Puts military on 'combat-ready' status, with rocket units ordered to prepare for strikes on Hawaii, Guam and mainland.
North Korea has put its military on combat-ready status, with "strategic" rocket units ordered to prepare for possible strikes against the US mainland, Hawaii and Guam, state media reported.
The order, issued in a statement from the North's military "supreme command", marks the latest fiery rhetoric from Pyongyang since the start of joint military drills by US and South Korean forces early this month.
"The Korea People's Army top command declares that all artillery troops including strategic rocket units and long-range artillery units are to be placed under class-A combat readiness," the Korean Central News Agency said on Tuesday.
Despite a successful long-range rocket launch in December, most experts believe North Korea is years from developing a genuine inter-continental ballistic missile that could strike the continental United States.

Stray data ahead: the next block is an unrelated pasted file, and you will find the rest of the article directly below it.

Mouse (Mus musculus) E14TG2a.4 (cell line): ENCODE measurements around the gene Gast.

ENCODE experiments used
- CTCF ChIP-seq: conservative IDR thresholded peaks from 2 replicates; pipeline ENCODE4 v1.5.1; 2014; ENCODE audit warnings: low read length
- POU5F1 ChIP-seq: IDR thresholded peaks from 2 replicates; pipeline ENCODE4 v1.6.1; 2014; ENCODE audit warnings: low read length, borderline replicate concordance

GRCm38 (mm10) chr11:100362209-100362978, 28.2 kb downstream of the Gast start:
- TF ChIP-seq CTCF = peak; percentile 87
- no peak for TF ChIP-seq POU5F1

Hawaii and Guam would also be outside the range of its medium-range missiles, which would be capable, however, of striking US military bases in South Korea and Japan.
No signs of buildup
South Korea's defence ministry said it had detected no signs of unusual activity by the North's military but will monitor the situation. The South and the US military are conducting drills until the end of April, which they have stressed are strictly defensive in nature.
The announcement came days after the South Korean and US militaries signed a new pact providing for a joint military response to even low-level provocative action by North Korea.
While existing agreements provide for US engagement in the event of a full-scale conflict, the new protocol addresses the response to a limited provocation such as an isolated incident of cross-border shelling.
It guarantees US support for any South Korean retaliation and allows Seoul to request any additional US military force it deems necessary.
North Korea shelled a South Korean border island in November 2010, killing four people.
Hong Lei, a spokesman for the Chinese foreign ministry, called for restraint shortly after North Korea issued the threat.